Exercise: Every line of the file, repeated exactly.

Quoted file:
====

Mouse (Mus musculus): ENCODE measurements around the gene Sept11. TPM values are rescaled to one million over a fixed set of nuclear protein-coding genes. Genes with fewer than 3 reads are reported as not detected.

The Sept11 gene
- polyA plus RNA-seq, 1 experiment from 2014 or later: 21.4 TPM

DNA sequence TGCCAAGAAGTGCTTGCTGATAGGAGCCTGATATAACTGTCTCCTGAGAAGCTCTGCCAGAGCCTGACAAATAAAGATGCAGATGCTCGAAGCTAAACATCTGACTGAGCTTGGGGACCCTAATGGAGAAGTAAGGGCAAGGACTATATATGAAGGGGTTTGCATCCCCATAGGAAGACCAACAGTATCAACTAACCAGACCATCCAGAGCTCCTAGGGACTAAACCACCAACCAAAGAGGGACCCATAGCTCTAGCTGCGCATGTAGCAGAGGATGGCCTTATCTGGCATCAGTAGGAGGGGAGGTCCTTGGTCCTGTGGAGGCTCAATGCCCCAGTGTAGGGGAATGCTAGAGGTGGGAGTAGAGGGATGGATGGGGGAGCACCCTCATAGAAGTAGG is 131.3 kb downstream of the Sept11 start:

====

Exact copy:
Mouse (Mus musculus): ENCODE measurements around the gene Sept11. TPM values are rescaled to one million over a fixed set of nuclear protein-coding genes. Genes with fewer than 3 reads are reported as not detected.

The Sept11 gene
- polyA plus RNA-seq, 1 experiment from 2014 or later: 21.4 TPM

DNA sequence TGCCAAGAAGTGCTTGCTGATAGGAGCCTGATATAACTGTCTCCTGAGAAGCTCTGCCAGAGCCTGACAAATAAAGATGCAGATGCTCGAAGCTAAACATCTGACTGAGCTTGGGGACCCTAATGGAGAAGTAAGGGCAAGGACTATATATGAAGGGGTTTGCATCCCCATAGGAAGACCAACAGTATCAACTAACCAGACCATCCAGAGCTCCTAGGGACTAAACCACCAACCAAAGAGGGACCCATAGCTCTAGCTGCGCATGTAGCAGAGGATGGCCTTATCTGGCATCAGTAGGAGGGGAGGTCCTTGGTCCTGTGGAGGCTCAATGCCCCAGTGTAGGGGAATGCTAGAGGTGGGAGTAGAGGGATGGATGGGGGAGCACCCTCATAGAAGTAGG is 131.3 kb downstream of the Sept11 start: